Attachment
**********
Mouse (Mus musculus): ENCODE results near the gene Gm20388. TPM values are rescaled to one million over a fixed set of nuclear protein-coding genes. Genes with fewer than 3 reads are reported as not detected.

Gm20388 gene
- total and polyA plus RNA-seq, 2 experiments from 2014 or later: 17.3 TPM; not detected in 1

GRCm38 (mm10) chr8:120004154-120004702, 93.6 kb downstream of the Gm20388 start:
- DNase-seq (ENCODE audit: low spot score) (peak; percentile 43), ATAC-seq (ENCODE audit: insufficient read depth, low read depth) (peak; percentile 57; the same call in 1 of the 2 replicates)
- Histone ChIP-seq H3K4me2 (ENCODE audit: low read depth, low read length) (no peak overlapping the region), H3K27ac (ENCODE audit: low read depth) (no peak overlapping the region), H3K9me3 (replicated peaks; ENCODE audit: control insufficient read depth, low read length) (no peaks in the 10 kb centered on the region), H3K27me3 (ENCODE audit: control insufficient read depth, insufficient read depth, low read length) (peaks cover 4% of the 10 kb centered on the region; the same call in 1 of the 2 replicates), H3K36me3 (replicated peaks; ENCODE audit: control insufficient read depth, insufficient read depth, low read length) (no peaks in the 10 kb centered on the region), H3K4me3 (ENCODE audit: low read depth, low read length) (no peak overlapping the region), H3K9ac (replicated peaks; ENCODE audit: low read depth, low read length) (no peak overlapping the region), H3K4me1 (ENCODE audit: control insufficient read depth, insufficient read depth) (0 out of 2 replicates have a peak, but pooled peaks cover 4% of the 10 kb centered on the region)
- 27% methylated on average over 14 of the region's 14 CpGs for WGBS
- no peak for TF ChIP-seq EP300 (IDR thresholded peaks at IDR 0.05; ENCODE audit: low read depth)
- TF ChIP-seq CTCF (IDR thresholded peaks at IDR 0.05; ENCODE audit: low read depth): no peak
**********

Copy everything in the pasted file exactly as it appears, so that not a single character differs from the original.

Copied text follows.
Mouse (Mus musculus): ENCODE results near the gene Gm20388. TPM values are rescaled to one million over a fixed set of nuclear protein-coding genes. Genes with fewer than 3 reads are reported as not detected.

Gm20388 gene
- total and polyA plus RNA-seq, 2 experiments from 2014 or later: 17.3 TPM; not detected in 1

GRCm38 (mm10) chr8:120004154-120004702, 93.6 kb downstream of the Gm20388 start:
- DNase-seq (ENCODE audit: low spot score) (peak; percentile 43), ATAC-seq (ENCODE audit: insufficient read depth, low read depth) (peak; percentile 57; the same call in 1 of the 2 replicates)
- Histone ChIP-seq H3K4me2 (ENCODE audit: low read depth, low read length) (no peak overlapping the region), H3K27ac (ENCODE audit: low read depth) (no peak overlapping the region), H3K9me3 (replicated peaks; ENCODE audit: control insufficient read depth, low read length) (no peaks in the 10 kb centered on the region), H3K27me3 (ENCODE audit: control insufficient read depth, insufficient read depth, low read length) (peaks cover 4% of the 10 kb centered on the region; the same call in 1 of the 2 replicates), H3K36me3 (replicated peaks; ENCODE audit: control insufficient read depth, insufficient read depth, low read length) (no peaks in the 10 kb centered on the region), H3K4me3 (ENCODE audit: low read depth, low read length) (no peak overlapping the region), H3K9ac (replicated peaks; ENCODE audit: low read depth, low read length) (no peak overlapping the region), H3K4me1 (ENCODE audit: control insufficient read depth, insufficient read depth) (0 out of 2 replicates have a peak, but pooled peaks cover 4% of the 10 kb centered on the region)
- 27% methylated on average over 14 of the region's 14 CpGs for WGBS
- no peak for TF ChIP-seq EP300 (IDR thresholded peaks at IDR 0.05; ENCODE audit: low read depth)
- TF ChIP-seq CTCF (IDR thresholded peaks at IDR 0.05; ENCODE audit: low read depth): no peak